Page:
BBC report from Sahn Malen chiefdom, Sierra Leone
BBC | 27 January 2019 [FR]

BBC report from Sahn Malen chiefdom, Sierra Leone

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Details are just emerging of the scale of the recent disturbances in Sahn Malen chiefdom in Southern Sierra Leone. There are disputes between local land owners and a European agribusiness company, SOCFIN. People are angry. They say land given to the company was grabbed from them. Their leader and Member of Parliament, Shiaka Sama, has been in jail for almost a week and two people have been killed in clashes with soldiers. Our reporter, Umaru Fofana, has been to the area with a group of human rights activists and he sent this special report from Pujehun.

On the dirt road we drove, a massive swathe of controversial oil palm plantation owned by SOCFIN stretches to as far as the eyes can see. Villages on the way are covered in dust, many of them desolate. Thousands have fled their homes, petrified.

[man speaking]

We are in Basale village. This man says people have fled because the soldiers come at night and beat them up. There's a dusk-to-dawn curfew in the entire Sahn Malen chiefdom, and throughout the day heavily armed police and soldiers are ubiquitous. It's followed the shooting dead of two civilians -- villagers say by soldiers -- as they protested against the local authorities. But the authorities say they were killed by members of a secret society who were allegedly incited by the local MP Shiaka Sama. He says it's all a lie to frame him up.

[sound of vehicle]

I'm in a village called Bomu Vulhun and I can hear the birds singing out there. The village is almost completely deserted. This is the home town of the local Member of Parliament who is currently under police custody following the killing of those two people. I'm trying to find out why this place is so completely deserted.

[man speaking]

This resident of the village says people have fled because they fear the soldiers, whom he says have been brutalising them. In more than a dozen villages and towns I visited, there were complaints galore against soldiers. Mama Kobau, probably in her 50s, insisted to tell me her story.

[woman speaking]

"Two soldiers came here and repeatedly hit my door. They asked if this was the house of the chief. I pleaded with them that I had just had a motorbike accident and they should spare us. They asked me to give them 300,000 leones. I told them I had no money. They took away my phone and asked my son to kneel down before they beat him mercilessly. I feel traumatised by that experience."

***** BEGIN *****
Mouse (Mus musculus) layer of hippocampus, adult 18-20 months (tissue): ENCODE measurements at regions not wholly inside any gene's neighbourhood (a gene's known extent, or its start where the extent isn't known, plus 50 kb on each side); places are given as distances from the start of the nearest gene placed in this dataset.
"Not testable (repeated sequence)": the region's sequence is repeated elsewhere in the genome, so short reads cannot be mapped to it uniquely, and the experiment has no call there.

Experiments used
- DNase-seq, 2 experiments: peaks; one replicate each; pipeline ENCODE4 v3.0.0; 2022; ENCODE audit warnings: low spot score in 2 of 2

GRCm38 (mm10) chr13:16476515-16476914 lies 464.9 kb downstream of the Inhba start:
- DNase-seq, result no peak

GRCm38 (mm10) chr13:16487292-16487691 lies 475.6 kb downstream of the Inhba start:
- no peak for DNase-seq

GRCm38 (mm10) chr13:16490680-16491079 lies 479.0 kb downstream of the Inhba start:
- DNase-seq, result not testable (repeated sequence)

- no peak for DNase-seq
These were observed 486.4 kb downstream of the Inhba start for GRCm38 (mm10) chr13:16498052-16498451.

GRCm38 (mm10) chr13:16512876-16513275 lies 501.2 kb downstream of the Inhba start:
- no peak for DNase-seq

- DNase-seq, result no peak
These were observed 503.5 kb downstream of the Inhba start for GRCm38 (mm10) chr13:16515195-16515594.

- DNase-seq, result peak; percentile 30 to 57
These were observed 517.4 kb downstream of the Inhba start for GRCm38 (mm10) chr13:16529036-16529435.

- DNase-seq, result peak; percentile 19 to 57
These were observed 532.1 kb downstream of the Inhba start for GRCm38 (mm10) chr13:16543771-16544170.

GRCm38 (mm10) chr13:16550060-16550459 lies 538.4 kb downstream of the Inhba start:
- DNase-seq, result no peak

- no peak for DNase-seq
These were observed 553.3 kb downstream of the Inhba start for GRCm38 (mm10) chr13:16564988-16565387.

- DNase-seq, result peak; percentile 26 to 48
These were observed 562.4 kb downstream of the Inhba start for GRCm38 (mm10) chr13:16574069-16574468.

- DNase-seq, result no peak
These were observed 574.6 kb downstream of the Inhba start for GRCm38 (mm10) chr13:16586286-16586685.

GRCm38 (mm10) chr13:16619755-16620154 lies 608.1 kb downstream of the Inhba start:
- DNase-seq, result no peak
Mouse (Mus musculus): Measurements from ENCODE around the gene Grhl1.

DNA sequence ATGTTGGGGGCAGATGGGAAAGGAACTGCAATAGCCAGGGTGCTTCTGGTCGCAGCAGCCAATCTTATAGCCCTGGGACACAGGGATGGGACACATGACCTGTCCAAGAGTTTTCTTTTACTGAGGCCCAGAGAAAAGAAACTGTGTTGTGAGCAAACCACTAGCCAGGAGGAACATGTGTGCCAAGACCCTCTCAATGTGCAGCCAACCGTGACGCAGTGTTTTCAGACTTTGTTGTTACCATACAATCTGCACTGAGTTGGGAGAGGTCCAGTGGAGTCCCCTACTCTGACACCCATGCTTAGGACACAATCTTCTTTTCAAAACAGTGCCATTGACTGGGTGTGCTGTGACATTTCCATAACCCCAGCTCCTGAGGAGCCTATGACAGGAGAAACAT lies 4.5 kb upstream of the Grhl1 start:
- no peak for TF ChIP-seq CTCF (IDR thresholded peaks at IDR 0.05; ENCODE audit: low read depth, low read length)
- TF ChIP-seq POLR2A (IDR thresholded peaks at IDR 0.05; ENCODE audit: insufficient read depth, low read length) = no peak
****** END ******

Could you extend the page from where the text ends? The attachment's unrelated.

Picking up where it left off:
[sound of car engine]

We're heading off now to the area where the two people were killed.

I'm standing at an intersection in a place called Jao Junction and just 30 metres away from me is a police roadblock. There's a perimeter fence here encircling one of the offices of SOCFIN. There are armed police and soldiers standing guard right around the perimeter fence and this is where two civilians were gunned down.

[sounds of footsteps]

I've just entered the camp to talk to the company workers here. They wouldn't talk, saying that I should talk to the police and the soldiers. They called the military commanders on the ground and they also refused to talk. They were pretty friendly, really very friendly and chatty. But they just would not say anything about what's happened here, neither on record nor off the record.

[sounds of villagers]

Many of the villagers have gone to neighbouring Sowa chiefdom. Hundreds of them are here, in Sembehun.

[man talking]

The chief Mustafa Kamara gives me the names of villages the displaced persons have come from, saying he has an emergency at hand.

[man talking]

"I have received about 371 displaced persons here in my village, and more are still coming in. Since they arrived we have been struggling to cope. We are sharing our homes with them, but shelter is not enough, so we are grossly overcrowded. Our food supplies have run out. Many of them sleep on the floor."

Human rights activists have visited the area and have been there for days, cataloguing what happened in this place. The army commander refused to talk to me, as did the traditional leader Paramount Chief Kebbie, who the villagers accuse of sending the soldiers against them.

Umaru Fofana, in Pujehun.

(Aired on the BBC, Sunday 27 January 2019 at 1915GMT)
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